The outside of the Church of Dominus Flevit is supposed to look like human tears. The altar inside has a mosaic of a hen and her chicks, from when Jesus wishes he could gather his people up like a mother hen. The view from inside it astounding. This architect was blessed with vision.

IMG_0656

We walked down a ways and saw the Garden of Gethsemane (near the bottom of the Mount of Olives, probably a 20-30 minute hike from the Old City through the Kidron Valley). Here, the same architect built the Franciscan Church of All Nations, so-named because many countries donated money to build it.  It is also called the Basilica of Agony, for this is where Jesus prayed before his arrest. Originally, Empress Helena built a Byzantine church there in the 4th century, and centered the church to face a large white stone, the rock Jesus wept, bled, and prayed on. It was destroyed by the Persians and/or an earthquake, of course, and when the Crusaders came through a couple hundred years later they didn’t know about the stone. They just rebuilt the church at a different angle, covering the rock. It was eventually abandoned, until Barluzzi excavated and built a new church with the stone as the center point.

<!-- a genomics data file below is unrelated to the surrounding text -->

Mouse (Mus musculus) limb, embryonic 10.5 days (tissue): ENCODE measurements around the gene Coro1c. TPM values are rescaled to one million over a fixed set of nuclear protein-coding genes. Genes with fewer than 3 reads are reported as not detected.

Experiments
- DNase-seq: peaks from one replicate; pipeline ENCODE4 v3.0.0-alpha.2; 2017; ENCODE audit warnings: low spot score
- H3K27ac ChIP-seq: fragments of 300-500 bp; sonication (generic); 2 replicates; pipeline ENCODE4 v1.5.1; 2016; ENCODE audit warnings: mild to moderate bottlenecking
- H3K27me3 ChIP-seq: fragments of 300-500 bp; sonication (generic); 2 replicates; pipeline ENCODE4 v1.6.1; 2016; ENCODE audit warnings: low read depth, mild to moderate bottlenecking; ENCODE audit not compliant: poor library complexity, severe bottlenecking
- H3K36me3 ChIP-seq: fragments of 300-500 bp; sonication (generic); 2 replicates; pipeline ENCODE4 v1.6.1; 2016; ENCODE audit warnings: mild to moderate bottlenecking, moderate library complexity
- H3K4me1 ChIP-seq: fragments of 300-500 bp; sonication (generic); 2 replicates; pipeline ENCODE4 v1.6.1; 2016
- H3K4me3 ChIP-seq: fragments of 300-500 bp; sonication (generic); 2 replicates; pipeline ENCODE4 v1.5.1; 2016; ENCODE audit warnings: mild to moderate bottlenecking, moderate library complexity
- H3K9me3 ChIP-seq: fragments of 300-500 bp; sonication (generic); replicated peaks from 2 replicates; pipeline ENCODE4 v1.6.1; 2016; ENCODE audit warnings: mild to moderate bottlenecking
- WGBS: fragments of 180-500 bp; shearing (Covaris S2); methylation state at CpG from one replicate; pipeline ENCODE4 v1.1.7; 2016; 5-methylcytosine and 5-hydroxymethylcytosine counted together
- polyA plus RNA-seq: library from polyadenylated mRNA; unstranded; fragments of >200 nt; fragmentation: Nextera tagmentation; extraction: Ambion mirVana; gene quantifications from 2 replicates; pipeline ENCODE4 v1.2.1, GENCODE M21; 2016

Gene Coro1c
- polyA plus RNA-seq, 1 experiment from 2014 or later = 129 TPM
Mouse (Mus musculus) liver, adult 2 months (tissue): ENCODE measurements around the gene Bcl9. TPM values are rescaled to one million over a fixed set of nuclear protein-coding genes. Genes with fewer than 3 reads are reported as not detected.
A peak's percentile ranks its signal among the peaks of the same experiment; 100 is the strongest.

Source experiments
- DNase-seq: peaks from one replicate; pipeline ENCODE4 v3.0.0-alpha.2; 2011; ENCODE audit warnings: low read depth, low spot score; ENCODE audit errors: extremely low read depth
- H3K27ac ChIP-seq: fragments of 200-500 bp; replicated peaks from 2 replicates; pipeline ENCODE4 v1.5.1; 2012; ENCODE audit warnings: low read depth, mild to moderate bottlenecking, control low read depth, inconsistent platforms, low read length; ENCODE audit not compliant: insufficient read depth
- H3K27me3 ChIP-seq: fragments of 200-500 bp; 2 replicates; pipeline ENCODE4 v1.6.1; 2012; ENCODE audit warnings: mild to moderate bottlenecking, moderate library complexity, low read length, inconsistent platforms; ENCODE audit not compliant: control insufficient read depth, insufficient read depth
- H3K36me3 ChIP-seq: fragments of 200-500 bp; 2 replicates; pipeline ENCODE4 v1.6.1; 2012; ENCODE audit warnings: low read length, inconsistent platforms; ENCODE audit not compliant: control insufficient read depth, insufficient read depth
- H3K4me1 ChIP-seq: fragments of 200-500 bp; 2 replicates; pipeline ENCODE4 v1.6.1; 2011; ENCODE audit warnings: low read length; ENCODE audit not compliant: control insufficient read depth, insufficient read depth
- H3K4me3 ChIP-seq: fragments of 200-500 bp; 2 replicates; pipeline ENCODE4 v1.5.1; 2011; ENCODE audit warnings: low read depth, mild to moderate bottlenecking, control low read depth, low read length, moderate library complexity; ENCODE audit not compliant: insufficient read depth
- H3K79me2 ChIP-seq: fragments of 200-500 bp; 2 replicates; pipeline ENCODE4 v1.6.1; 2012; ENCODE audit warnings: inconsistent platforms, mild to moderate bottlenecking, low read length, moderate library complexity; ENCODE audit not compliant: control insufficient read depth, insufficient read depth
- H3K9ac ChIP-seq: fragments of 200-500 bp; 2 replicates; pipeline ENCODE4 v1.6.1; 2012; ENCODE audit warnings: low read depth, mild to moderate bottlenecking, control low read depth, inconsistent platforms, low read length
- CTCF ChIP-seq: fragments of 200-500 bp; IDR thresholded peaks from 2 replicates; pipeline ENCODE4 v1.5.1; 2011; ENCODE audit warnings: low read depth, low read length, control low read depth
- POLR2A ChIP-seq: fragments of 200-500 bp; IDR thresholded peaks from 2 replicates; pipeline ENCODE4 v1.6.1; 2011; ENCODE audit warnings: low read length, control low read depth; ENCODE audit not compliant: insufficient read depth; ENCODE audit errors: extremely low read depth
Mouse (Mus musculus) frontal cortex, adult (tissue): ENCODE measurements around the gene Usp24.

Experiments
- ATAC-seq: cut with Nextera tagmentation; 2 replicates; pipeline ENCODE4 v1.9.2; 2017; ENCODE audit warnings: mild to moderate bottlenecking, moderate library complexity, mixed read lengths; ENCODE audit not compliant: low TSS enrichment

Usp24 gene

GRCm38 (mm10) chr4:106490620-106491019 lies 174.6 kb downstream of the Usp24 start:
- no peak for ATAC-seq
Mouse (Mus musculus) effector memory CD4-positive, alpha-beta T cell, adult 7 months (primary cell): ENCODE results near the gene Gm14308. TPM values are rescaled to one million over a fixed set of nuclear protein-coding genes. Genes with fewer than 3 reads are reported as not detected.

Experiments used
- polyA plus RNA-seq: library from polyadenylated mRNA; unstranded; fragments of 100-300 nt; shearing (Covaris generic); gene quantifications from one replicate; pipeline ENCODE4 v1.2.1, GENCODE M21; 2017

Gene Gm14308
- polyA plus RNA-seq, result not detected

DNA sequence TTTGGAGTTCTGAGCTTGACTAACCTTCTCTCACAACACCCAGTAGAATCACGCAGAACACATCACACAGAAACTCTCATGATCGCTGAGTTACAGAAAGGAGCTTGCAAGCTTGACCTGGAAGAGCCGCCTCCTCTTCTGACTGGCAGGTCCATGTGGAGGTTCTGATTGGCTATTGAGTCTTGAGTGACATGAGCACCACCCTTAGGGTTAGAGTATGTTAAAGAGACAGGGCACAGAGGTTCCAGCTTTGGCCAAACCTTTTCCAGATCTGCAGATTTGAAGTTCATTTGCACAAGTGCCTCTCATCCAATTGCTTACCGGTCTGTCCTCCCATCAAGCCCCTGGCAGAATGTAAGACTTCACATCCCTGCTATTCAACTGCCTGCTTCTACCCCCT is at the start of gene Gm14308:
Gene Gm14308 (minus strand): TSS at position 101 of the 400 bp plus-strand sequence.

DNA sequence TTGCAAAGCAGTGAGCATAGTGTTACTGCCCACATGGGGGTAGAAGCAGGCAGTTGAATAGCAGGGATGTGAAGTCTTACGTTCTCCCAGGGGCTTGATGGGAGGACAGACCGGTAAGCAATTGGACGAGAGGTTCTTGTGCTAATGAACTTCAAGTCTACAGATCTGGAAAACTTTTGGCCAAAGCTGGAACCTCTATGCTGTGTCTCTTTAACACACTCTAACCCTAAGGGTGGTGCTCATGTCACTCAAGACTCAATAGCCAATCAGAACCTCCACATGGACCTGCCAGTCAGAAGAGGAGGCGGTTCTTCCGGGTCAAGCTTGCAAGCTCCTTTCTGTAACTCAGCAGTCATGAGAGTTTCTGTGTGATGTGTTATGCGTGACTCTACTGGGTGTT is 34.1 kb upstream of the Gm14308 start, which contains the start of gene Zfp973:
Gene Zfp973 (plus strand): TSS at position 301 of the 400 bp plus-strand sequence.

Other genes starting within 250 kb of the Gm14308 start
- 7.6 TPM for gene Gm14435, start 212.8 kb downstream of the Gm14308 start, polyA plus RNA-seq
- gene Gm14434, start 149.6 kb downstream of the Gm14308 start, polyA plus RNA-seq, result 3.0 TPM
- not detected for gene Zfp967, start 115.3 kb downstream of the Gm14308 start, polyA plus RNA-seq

It is a breathtaking church, full of darkness and sorrow. The windows are of alabaster, a translucent stone, rather than glass, to let only a little light through. The glass doors are covered in metalworking designed to resemble olive trees, and the stones inside are all dark.

IMG_0699

Above the stone and altar is a painting of Jesus praying on the stone. To the left is a painting of Judas’ kiss, to the right Jesus revealing himself to the guards. The front of the church was filled with pilgrims coming to touch, kiss, and pray over the white stone in the floor. This was a church created to weep in–the imminent agony and suffering of Jesus is present, but Barluzzi also made the church a perfect piece of worship all on its own, just the building. Through the architecture you cannot help but think of Jesus’ prayers in the middle of the night.